The Heart Animates MS Doc When I Walk
Director Jason DaSilva at work
"Wherever you live in this world, basically . . . you are alone. Even if [we] have support systems, we're really alone." Those words, shorn of sentimentality, are offered—and received—as motherly balm in the documentary When I Walk. Filmmaker Jason DaSilva, having turned his camera on himself to capture the ravaging effects of multiple sclerosis on his body and life, sits in a restaurant with his mother, lamenting the slim possibility of ever finding a partner, given his illness. Mom turns hardcore existentialist in response, and Jason nods matter-of-factly, saying simply, "True."
When I Walk probably wouldn't have made its way off the festival circuit were the words "inspiring" and "uplifting" not apt descriptors of it. But it's the intimacy (nicely balanced between discreet and unflinching) with which DaSilva maps his narrative that makes the film so absorbing and moving. Spanning several years, Walk moves quickly but never skimps on the medical or personal—or on revealing the nuanced evolution of DaSilva's emotional and psychological states. And in its rousing third act, it shows DaSilva putting himself to work on the issue of wheelchair accessibility in New York.
Before receiving his MS diagnosis in 2006 at age 25, with several award-winning and politically charged films already under his belt, DaSilva had been leading something of a charmed life. The film opens a year later, with home-movie footage of him on vacation with family in Sint Maarten. His legs suddenly stop working, and he's unable to stand on the beach, collapsing repeatedly until his brothers lift him. From there, Walk charts a steady erosion of his physicality—and his battle to best the illness. "If I just stay strong," he says as we see him working out at a gym, "maybe my case will be different."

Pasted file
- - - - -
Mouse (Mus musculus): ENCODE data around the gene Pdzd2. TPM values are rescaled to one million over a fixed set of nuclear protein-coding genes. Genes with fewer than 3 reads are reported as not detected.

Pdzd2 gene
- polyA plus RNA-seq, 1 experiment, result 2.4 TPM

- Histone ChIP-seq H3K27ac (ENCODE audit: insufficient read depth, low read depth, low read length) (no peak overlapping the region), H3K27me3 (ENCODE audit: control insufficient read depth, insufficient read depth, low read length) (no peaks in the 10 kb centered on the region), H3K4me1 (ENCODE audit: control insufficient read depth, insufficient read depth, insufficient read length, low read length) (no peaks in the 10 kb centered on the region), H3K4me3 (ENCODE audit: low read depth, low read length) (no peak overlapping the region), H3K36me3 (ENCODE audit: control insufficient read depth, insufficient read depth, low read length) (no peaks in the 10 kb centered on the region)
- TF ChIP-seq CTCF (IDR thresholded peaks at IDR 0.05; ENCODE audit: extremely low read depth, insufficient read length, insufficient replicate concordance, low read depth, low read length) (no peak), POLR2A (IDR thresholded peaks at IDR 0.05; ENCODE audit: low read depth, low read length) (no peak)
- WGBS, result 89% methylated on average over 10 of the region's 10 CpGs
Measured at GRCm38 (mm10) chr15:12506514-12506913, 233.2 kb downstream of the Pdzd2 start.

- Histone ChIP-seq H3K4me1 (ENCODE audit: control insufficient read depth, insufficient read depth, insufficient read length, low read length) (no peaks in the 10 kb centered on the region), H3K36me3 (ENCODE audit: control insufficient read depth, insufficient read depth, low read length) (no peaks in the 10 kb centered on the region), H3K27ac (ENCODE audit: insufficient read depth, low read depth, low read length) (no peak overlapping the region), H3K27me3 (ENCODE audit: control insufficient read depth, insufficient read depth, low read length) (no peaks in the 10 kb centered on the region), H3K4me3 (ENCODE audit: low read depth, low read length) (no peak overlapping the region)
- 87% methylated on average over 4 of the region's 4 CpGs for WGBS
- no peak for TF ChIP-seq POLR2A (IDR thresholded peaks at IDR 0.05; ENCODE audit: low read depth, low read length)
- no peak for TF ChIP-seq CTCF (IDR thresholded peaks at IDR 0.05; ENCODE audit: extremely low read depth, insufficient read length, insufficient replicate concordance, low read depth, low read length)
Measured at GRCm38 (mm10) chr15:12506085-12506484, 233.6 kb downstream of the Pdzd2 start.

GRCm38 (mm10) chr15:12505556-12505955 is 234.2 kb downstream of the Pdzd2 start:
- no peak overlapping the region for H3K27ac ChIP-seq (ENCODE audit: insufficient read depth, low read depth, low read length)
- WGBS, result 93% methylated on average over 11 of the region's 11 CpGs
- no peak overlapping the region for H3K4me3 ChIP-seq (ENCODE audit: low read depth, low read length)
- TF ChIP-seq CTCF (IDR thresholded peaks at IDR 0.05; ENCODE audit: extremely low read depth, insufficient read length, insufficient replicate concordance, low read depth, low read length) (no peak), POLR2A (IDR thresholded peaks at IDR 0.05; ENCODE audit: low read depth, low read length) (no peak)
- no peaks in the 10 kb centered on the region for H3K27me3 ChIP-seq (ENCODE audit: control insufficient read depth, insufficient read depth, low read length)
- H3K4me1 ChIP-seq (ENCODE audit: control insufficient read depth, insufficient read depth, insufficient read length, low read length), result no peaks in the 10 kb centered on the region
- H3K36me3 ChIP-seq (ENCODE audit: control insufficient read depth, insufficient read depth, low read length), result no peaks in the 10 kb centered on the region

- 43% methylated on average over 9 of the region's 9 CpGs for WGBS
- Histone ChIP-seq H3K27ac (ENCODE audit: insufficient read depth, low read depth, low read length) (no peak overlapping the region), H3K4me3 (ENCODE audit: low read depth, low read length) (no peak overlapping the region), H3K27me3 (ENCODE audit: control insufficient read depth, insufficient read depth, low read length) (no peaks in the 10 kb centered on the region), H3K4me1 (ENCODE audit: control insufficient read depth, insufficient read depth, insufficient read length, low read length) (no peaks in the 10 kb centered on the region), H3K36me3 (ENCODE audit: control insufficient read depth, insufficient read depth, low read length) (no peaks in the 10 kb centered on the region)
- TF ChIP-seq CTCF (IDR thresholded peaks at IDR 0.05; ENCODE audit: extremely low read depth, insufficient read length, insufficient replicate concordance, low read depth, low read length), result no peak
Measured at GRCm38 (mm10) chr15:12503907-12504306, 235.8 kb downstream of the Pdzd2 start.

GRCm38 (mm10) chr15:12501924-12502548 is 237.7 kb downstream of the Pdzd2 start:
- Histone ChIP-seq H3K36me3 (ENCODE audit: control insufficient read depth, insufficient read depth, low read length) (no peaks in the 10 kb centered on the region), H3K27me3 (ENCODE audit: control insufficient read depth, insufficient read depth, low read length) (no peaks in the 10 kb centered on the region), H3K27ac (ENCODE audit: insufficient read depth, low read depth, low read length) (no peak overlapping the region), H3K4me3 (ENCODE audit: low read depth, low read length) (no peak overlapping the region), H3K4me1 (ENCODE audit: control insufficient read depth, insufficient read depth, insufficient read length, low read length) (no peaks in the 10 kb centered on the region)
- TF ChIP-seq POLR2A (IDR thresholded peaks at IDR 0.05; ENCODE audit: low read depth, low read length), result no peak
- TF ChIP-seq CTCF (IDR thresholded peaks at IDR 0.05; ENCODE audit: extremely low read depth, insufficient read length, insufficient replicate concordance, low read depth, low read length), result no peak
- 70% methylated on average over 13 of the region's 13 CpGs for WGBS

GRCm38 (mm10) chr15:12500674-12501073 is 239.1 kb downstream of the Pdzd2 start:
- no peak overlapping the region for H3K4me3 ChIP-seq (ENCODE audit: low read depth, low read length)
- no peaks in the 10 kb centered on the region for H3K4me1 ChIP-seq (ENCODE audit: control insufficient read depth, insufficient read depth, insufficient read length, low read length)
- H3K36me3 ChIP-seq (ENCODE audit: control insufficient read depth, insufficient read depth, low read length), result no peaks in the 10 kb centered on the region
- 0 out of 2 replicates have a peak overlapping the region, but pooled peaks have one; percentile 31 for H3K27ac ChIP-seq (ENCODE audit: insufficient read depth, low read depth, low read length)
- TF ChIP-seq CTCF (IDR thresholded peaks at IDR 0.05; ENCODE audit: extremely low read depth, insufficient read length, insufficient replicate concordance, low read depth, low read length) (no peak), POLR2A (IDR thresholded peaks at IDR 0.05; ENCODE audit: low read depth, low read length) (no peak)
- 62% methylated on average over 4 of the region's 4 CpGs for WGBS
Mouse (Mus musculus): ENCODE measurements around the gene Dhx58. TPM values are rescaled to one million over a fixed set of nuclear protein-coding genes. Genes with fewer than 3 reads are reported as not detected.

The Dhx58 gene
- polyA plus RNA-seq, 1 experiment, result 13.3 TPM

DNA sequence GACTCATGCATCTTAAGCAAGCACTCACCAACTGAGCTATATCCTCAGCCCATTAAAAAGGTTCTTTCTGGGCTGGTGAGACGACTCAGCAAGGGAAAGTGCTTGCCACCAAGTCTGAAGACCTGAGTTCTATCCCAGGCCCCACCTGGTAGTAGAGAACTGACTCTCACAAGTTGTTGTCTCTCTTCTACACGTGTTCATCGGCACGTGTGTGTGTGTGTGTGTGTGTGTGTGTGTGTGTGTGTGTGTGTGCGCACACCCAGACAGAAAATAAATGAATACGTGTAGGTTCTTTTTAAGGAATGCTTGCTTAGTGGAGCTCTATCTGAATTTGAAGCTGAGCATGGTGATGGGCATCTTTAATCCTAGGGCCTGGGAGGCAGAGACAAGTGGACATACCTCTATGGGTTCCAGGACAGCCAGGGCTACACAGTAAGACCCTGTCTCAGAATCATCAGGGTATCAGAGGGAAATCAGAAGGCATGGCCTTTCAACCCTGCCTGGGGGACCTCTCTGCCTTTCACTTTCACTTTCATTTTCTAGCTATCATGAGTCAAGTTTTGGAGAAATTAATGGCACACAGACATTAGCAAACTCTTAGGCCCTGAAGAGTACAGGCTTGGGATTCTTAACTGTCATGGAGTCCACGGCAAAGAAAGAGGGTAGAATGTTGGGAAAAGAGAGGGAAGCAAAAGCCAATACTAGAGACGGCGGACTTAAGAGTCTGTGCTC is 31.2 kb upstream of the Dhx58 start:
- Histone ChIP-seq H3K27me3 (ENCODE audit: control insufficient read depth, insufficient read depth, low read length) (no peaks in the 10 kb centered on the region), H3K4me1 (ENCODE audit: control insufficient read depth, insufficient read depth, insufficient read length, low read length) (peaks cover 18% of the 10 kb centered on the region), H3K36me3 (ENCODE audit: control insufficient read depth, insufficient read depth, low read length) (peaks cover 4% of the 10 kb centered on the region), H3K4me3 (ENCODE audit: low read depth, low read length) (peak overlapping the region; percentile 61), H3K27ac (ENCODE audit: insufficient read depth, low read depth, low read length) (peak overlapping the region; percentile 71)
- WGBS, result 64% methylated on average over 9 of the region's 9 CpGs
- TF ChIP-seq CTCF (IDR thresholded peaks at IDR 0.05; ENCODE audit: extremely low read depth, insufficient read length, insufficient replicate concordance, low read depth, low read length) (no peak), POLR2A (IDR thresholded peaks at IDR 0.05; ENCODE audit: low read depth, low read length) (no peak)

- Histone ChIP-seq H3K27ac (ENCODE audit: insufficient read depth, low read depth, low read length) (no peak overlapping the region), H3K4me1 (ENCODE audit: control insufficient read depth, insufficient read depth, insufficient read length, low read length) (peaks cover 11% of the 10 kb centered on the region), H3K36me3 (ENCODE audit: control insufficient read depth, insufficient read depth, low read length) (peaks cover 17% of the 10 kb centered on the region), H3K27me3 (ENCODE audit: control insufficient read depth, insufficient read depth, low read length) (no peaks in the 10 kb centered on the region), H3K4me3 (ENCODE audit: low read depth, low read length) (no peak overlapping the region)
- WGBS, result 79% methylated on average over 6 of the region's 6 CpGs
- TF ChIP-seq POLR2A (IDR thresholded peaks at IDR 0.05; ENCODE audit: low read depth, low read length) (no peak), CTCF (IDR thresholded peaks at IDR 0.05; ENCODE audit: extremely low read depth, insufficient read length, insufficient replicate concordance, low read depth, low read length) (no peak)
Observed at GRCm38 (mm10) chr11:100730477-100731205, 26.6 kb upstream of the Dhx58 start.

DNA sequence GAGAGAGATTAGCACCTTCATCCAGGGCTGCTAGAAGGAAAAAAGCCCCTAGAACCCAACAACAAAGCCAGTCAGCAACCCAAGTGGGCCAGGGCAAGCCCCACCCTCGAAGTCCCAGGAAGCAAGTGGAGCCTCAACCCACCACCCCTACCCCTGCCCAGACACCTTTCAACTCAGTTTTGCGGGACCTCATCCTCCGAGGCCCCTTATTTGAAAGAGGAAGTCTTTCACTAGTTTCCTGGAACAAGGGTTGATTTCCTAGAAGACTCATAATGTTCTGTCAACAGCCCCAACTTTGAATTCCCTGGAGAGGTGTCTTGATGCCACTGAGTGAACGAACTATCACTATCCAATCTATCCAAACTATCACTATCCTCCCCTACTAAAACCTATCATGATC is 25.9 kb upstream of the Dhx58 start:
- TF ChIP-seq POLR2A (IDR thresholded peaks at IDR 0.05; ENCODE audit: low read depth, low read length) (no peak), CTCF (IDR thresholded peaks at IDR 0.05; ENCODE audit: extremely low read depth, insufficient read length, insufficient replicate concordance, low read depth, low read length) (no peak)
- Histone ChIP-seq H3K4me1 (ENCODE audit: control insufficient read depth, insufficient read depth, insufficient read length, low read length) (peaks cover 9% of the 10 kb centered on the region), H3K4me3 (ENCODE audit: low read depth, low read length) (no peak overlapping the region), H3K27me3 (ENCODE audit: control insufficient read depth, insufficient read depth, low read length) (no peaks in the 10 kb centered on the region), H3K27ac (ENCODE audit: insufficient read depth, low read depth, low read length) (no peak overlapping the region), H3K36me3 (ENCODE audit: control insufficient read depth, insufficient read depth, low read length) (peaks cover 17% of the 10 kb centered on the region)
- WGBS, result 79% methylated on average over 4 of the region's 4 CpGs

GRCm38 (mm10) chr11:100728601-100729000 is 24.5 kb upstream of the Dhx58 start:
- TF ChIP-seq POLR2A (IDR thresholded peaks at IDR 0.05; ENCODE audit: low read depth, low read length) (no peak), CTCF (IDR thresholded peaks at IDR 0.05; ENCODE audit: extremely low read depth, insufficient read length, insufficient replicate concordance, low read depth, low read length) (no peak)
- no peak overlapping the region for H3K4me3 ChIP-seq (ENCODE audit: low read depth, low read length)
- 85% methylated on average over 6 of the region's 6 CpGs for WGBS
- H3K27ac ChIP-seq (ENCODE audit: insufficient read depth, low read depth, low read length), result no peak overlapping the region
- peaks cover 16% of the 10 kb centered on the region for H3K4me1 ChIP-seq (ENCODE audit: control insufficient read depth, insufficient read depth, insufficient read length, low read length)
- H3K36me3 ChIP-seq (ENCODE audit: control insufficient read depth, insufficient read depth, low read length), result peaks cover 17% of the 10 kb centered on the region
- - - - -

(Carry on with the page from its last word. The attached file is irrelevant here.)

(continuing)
Yoga, ayurvedic medicine, a trip to Lourdes, experimental surgery, and lots of prayers and tears later, the disease's toll aggressively mounts; DaSilva's legs and hands slowly stop functioning, his vision weakens. It's all conveyed through a seamless weaving of original footage; interviews with family, friends, and medical experts; and original animation. Those are stock tools of contemporary documentary-making, and DaSilva doesn't push the envelope in terms of form. In part, that's because he simply doesn't have the inner resources to do so. So he trusts the drama inherent in his tale—the despair and frustrations, the unexpected twist of a love story—and is wise to do so. It's an often gut-wrenching viewing experience in which the triumphs of the hero are hard won.
The best moment centers on another conversation between DaSilva and his mom, who emigrated from India. (We see wedding photos of his dad, who is otherwise not mentioned.) Many children of immigrants will recognize mom's no-nonsense pragmatism, the push-pull of her love for her children and her low-simmer frustration at how soft they are as Americans. Outsiders may simply catch the harshness, but the children—if they are lucky—learn to discern the affection at work in the withering critiques. When DaSilva is venting, his mom fires back, "You're always whining and sighing. When you feel down, think of other countries, other people. When you think your life is hard, think of other people who are really stuck."
"I'm just saying, it's really tough," he says softly.
"Things are tough in life, you mollycoddled North American kid," she replies, and it's almost impossible not to smile along with DaSilva as he looks into the camera and grins.
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